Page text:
He likes to read, play soccer and go to church. He's a good student. Sounds normal enough but he comes from a broken situation. His school registration says that his father is dead and his mother works as a peasant farmer. Interesting because I thought peasant farmers went out with the 18th century. Apparently they still exist.

What hope exists for the child of a peasant woman? What future can there be for one fatherless boy? One boy who is almost a man.

I submit that the potential and talent that exist in Martin, Haggai and Richard will find power in Psalm 68:5. A father of the fatherless, and a judge of the widows is God in his holy habitation. Think of it, the God of all creation claims these three boys as his children.

By all human accounts, their fathers are dead. By all divine accounts, the father of Martin, Haggai and Richard is very much alive. Hallelujah.

Perhaps Martin, Haggai and Richard are three of the reasons I'm moving to Zambia. Perhaps God is sending a big brother to share life with some little brothers. Perhaps I'll get to tell these three a little bit more about our older brother. The one who died so that they could live. Perhaps God has introduced you to three boys so you can pray for them. Perhaps we've all been introduced to three young men who can teach us just a little more about their father.

Monday, June 21, 2010

The Beginning

All of us are authors. Even if we hated English class, we all write. Our paper is time and the writing is our actions and choices. We are all authoring a story. A life story.

I've heard of amazing life stories that inspired me to live for the highest things. Other stories have torn my heart with their tales of cruelty and injustice. This library we call the world holds billions of stories of which I am writing one. One story. One life story.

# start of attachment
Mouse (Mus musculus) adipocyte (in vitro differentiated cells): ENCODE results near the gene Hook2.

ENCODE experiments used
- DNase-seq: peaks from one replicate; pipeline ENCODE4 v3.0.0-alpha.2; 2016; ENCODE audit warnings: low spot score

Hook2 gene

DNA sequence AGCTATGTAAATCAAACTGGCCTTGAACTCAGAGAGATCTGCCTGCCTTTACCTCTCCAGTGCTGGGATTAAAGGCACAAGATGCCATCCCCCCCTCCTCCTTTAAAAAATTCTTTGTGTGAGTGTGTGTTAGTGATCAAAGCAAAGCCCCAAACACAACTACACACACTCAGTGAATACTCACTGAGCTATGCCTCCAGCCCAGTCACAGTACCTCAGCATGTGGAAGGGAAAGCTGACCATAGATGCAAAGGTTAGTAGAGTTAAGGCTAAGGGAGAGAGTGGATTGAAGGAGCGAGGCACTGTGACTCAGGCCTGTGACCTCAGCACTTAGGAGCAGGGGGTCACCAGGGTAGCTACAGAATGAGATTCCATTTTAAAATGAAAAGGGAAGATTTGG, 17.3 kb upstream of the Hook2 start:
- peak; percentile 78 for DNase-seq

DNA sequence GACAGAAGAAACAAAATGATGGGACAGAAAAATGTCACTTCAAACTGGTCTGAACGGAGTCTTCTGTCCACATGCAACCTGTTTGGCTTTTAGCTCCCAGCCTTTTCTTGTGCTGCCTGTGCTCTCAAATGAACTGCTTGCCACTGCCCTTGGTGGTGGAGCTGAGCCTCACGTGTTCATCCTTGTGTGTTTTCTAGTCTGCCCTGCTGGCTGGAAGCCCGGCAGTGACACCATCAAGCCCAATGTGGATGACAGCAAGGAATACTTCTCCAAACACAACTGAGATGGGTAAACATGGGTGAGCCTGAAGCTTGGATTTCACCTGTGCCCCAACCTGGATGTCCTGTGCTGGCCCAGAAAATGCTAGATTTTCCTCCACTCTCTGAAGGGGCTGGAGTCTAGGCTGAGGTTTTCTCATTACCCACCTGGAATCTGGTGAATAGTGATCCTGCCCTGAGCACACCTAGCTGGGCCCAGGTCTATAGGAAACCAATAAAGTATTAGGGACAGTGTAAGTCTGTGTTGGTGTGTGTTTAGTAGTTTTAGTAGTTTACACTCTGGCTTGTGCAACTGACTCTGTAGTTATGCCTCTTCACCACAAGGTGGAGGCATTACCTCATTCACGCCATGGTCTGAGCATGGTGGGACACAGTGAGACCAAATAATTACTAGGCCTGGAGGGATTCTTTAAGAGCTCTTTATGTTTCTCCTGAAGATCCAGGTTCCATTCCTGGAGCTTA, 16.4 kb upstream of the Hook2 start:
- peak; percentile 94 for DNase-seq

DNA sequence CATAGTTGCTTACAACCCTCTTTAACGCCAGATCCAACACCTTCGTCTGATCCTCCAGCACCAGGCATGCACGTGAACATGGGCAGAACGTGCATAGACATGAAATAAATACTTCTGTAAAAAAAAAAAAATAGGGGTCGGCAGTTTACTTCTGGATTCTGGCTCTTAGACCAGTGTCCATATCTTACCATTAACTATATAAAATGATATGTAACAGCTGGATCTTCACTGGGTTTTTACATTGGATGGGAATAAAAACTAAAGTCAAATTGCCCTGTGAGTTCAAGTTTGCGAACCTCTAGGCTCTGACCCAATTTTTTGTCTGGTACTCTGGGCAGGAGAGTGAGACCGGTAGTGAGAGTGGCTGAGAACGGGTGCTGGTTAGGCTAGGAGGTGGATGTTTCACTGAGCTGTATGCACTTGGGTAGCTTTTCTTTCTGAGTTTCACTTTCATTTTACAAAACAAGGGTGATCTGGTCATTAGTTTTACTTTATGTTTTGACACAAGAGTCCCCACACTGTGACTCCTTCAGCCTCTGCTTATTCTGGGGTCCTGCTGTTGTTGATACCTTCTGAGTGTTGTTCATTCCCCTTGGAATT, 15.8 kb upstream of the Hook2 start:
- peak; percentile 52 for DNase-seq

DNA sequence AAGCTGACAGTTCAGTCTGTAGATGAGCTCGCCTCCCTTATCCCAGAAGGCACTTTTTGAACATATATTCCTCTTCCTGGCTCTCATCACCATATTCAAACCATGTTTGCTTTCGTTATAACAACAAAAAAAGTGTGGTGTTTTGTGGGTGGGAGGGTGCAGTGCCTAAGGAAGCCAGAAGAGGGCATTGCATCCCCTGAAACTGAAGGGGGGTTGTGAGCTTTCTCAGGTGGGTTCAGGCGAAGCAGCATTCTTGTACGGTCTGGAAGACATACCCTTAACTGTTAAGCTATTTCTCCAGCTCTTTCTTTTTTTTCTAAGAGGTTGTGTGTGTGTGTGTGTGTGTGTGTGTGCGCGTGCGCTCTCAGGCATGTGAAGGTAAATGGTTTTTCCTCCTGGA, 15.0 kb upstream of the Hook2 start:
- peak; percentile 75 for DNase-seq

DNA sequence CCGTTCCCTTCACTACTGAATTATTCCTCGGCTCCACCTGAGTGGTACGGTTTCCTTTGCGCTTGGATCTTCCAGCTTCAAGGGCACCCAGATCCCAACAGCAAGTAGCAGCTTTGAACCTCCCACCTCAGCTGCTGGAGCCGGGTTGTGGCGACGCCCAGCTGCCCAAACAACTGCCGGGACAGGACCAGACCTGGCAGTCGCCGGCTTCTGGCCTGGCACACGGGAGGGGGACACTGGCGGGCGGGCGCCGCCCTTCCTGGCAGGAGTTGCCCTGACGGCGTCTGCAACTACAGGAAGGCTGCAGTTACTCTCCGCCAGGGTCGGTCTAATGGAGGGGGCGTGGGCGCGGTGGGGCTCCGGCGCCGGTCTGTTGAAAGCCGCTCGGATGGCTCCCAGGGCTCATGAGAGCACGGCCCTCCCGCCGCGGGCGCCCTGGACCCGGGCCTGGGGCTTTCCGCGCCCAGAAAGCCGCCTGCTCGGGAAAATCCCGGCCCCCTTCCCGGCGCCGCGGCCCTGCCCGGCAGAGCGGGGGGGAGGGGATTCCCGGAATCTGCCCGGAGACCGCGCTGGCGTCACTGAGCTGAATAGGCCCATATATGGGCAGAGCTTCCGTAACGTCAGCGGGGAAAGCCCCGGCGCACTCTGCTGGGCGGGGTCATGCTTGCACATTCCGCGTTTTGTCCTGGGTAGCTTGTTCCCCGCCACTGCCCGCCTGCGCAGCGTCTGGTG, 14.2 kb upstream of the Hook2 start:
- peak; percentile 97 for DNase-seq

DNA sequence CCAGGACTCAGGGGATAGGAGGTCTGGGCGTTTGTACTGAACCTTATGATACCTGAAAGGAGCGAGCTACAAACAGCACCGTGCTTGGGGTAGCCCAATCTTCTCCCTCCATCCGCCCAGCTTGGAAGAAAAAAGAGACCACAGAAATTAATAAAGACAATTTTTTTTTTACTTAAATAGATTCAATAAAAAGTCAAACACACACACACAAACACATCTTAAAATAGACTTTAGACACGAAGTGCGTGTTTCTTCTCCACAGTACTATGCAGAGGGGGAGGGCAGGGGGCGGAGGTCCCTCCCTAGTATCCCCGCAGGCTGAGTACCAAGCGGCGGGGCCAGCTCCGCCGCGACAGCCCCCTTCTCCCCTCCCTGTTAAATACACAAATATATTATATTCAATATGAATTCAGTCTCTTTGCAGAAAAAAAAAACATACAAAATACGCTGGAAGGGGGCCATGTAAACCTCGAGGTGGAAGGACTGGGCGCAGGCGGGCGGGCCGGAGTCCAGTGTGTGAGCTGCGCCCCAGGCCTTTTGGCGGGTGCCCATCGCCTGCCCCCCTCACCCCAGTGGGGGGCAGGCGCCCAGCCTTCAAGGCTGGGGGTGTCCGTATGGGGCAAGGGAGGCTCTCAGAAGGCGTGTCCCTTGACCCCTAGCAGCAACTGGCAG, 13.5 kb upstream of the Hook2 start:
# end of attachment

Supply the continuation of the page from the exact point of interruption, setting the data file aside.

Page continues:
This blog begins almost 25 years after my life story began. Its beginning is born out of a desire to communicate my story over the next year of my life. I'm moving to Zambia in September. I will be working with orphans at a school run by Lifesong for Orphans ( 209 orphans and vulnerable children attend this school. There are approximately 15 adolescent boys in that group. These boys will be one of my focuses for the next year as I come alongside them as a big brother and mentor. Here in the States I have 11 biological younger siblings, soon to be 12. In a real way, I'm about to add 15 more. 27 siblings seems like a lot.

Actually I have more than 27 because for the past year and a half I've been working with teenage boys in Peoria, IL. It's been a great opportunity to give, learn and teach. Without my knowledge, it's been training me to work with orphaned boys in Zambia.

Thanks to all of the boys, parents and co-laborers that have been a part of the ministry here. You've played a part in something that's about to stretch all the way to Africa. Isn't that great? Your life stories will touch people you've never met in your life.

So too will all of our stories. We will all touch people we've never met in our life. Through relationships, communication, choices and actions, we will touch more people than those we see and meet on a daily basis. A blog is no exception. My hope for this blog is that it will tell an inspiring story. A story of redemption authored by the Redeemer.

For my readers, may you look beyond the author of this blog and see the Author of life. The best life stories are those penned by this Author who names himself The Beginning and the End.